"Your basic Greek/Norse/Kirby New Gods mash-up pantheon with a Mother Earth and a Father Sky and a sea god and all that standard stuff. Not necessarily opposed to the Church of the Gold Dragon, but open conflict between the two is certainly possible. The priests of the Twelve are losing ground in the long, slow competition for faithful followers, as the Church is better organized and the chaotic dudes (below) promise quicker results and more fun. Some priests of the Twelve are getting all apocalyptic on everyone's asses, claiming that falling away from the Old Faith will only hasten the end of the world."
- Jeff Rients

In my campaign these are the old Sumerian gods from beyond the stars, the Anunnaki.  Most folk simply call this pantheon The Twelve, but priests of the faith would likely use the more traditional name The Seven, the Twelve, the Four, and the Thousand.  The Four refer to the four gods of the fundamental forces, seen on the top row of the family tree.  The Seven refers to "the seven gods who decree fate", these are the gods who sit in judgement over mankind and settle disputes among the gods; I marked these on the family tree with a little star.  The Twelve refers to the major gods of the pantheon who aren't one of the four or seven already listed.  The Thousand is a blanket term for all the other Anunnaki; demi-gods really, their powers are rather limited.  On the family tree below Sharra, Ninshubur, and Ningishzida are the only members of the thousand who were listed.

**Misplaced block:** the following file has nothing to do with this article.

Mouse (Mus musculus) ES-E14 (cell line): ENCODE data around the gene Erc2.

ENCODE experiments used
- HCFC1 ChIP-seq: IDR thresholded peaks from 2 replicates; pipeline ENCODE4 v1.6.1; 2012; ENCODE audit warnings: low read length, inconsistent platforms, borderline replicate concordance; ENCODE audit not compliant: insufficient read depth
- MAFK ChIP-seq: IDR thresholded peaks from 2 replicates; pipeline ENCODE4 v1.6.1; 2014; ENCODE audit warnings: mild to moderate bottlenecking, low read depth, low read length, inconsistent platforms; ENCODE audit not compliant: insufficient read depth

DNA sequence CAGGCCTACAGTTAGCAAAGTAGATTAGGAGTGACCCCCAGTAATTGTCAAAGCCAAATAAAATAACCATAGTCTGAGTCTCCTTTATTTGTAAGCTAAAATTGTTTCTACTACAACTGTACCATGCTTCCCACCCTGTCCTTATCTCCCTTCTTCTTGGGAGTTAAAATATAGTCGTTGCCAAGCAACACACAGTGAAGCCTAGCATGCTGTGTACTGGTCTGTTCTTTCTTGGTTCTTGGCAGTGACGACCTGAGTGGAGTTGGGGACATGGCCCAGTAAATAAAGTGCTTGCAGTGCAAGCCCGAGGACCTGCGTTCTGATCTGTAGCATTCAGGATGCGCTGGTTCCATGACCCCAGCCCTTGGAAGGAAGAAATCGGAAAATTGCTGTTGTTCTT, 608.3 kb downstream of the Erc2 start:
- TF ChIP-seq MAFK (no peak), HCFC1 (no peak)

Cleric Alignments: vary by deity
Weapons: any
Armor: any
Spell Restrictions: vary by deity
Special Abilities of the clergy: vary by deity

Honestly I haven't bothered to determine the abilities of all these faiths yet.  One of the PCs is a priest of the sun god Utu, so I can share those rules at least.

The Priests of Utu
Weapons: Any
Armor: Any
Alignment: Neutral Good
Major Spheres: All, Divination, Guardian, Healing, Protection, Sun
Minor Spheres: Animal, Charm, Combat, Elemental
Restricted Spheres:  Astral, Creation, Necromatic, Plant, Summoning, Weather

Special Abilities
Turn Undead as if 2 levels higher
AC Bonus of 2 due to divine protection (sun glare, ect.)
Take the Hit: clerics of this faith are protectors and bodyguards who are known for throwing themselves into harm's way in order to protect the weak and the innocent.